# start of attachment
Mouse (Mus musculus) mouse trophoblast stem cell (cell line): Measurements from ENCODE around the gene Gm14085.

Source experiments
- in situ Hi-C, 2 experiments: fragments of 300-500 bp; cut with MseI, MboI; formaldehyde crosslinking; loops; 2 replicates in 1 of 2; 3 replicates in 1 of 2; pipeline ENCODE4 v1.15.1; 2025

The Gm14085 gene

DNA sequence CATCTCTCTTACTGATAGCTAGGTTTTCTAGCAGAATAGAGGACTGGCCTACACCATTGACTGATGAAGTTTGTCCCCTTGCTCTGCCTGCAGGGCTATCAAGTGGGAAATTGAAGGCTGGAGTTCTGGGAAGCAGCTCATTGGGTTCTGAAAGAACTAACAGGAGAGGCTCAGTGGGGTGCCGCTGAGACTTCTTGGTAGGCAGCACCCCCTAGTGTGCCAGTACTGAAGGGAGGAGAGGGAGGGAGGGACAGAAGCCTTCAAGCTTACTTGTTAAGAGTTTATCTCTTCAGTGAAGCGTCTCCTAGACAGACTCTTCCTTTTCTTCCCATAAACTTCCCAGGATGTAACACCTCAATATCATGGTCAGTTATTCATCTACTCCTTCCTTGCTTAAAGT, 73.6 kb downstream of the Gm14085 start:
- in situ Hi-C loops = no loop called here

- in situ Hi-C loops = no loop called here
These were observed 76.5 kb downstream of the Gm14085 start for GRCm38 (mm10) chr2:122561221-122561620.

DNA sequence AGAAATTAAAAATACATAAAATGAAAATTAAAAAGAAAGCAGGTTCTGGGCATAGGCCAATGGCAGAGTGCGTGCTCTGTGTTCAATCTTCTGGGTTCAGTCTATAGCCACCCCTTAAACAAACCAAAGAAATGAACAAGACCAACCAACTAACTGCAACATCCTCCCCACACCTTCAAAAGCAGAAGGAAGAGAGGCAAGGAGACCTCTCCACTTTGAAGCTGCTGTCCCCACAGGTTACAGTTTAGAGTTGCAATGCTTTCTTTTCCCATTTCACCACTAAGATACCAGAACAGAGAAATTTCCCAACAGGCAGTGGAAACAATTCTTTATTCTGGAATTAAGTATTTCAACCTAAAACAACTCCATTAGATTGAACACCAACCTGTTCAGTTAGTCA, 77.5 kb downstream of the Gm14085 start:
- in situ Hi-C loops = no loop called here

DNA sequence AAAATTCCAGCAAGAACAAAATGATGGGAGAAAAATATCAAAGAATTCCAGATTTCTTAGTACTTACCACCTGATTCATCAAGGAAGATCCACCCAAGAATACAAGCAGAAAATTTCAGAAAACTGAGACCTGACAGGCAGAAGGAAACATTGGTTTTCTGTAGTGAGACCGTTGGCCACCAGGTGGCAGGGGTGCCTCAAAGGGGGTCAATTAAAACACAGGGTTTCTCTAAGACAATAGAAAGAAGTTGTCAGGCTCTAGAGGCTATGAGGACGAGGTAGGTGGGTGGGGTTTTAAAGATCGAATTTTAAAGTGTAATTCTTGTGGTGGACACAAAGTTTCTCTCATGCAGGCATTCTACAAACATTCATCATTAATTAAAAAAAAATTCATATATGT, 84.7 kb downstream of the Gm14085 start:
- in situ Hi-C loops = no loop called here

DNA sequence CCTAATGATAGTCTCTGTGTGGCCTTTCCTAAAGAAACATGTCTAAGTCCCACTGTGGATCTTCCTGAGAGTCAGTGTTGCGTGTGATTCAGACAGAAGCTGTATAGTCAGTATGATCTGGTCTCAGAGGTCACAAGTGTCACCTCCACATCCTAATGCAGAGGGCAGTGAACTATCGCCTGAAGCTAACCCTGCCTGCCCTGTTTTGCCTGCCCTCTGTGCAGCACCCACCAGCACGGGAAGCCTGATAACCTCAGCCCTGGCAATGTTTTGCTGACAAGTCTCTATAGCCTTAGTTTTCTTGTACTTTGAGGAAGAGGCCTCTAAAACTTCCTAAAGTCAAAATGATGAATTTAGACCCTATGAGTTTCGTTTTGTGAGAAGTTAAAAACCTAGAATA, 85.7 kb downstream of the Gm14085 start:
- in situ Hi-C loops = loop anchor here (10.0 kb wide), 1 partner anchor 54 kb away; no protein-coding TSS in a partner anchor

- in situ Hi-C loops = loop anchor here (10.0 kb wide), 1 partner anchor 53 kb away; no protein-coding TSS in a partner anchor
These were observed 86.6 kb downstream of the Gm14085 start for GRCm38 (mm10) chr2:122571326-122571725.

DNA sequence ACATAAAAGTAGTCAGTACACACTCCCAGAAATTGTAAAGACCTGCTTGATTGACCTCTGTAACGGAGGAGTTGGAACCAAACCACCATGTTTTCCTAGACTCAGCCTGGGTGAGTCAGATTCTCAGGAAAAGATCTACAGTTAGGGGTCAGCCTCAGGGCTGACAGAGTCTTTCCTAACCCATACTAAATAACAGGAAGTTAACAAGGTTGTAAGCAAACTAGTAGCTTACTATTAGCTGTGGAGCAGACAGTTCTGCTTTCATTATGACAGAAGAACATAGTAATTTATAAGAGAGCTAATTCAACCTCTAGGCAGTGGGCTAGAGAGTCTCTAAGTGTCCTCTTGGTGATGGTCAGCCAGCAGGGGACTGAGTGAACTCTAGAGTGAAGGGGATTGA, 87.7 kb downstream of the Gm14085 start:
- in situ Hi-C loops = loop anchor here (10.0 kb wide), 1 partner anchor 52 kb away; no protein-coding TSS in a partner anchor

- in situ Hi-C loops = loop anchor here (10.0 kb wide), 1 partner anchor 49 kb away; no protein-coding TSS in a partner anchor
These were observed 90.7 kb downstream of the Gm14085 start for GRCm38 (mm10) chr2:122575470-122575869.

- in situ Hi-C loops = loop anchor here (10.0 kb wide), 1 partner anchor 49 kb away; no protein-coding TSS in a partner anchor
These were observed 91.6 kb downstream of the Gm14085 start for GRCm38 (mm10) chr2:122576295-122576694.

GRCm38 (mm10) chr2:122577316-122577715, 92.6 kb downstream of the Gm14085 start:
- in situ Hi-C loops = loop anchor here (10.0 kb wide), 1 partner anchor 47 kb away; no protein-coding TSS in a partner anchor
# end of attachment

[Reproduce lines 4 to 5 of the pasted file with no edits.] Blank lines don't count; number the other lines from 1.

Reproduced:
The Gm14085 gene

DNA sequence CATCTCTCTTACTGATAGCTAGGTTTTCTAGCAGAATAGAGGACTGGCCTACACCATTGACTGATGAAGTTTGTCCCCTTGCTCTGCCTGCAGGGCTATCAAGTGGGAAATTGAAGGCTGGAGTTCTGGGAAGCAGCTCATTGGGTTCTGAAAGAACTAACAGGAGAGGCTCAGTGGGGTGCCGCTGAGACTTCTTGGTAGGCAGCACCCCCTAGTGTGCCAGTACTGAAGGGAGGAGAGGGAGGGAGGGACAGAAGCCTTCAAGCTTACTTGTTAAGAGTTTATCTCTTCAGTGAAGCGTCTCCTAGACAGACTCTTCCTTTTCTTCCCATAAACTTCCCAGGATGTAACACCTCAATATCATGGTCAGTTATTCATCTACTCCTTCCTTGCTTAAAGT, 73.6 kb downstream of the Gm14085 start: